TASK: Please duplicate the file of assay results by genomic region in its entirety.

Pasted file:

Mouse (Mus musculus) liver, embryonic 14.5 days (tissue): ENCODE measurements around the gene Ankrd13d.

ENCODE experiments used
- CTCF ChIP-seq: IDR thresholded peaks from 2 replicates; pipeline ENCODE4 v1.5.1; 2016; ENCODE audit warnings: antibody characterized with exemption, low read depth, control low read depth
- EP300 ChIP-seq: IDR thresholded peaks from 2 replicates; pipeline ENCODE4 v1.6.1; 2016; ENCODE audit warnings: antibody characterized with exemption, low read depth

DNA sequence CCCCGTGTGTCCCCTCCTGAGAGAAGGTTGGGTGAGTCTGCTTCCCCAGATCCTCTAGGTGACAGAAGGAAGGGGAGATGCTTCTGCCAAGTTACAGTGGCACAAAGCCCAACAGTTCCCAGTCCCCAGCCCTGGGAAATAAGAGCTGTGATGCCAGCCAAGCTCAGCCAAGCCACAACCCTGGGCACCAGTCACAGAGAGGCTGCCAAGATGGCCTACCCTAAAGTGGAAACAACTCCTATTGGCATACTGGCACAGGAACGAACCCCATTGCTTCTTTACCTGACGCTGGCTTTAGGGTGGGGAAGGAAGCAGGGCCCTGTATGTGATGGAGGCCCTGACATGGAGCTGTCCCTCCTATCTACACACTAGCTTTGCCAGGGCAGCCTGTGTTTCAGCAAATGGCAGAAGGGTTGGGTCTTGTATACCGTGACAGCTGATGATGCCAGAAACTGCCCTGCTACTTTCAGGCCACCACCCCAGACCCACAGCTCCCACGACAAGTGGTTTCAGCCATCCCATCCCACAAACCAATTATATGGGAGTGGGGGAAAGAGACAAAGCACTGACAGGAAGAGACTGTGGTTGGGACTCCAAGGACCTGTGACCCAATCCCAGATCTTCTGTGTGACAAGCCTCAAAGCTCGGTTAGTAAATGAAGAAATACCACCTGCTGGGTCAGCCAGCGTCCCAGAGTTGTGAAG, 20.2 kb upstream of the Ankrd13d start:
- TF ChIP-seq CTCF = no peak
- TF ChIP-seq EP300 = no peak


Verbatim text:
Mouse (Mus musculus) liver, embryonic 14.5 days (tissue): ENCODE measurements around the gene Ankrd13d.

ENCODE experiments used
- CTCF ChIP-seq: IDR thresholded peaks from 2 replicates; pipeline ENCODE4 v1.5.1; 2016; ENCODE audit warnings: antibody characterized with exemption, low read depth, control low read depth
- EP300 ChIP-seq: IDR thresholded peaks from 2 replicates; pipeline ENCODE4 v1.6.1; 2016; ENCODE audit warnings: antibody characterized with exemption, low read depth

DNA sequence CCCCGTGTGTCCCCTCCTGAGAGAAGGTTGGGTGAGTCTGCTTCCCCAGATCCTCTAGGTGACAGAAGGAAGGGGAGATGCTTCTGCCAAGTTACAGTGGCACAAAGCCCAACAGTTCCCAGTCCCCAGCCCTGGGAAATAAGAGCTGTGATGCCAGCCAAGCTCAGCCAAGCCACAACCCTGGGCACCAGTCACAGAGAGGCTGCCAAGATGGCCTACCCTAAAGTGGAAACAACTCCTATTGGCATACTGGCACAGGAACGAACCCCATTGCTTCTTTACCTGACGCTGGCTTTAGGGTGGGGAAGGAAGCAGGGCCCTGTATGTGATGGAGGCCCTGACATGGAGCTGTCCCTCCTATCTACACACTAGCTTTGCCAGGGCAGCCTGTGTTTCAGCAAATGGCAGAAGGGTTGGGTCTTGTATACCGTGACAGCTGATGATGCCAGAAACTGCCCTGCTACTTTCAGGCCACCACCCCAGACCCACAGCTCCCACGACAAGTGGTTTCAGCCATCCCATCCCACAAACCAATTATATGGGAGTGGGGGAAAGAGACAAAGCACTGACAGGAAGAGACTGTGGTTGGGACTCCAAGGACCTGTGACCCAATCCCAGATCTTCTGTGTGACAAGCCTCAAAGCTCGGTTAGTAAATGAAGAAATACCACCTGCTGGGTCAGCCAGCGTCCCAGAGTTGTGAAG, 20.2 kb upstream of the Ankrd13d start:
- TF ChIP-seq CTCF = no peak
- TF ChIP-seq EP300 = no peak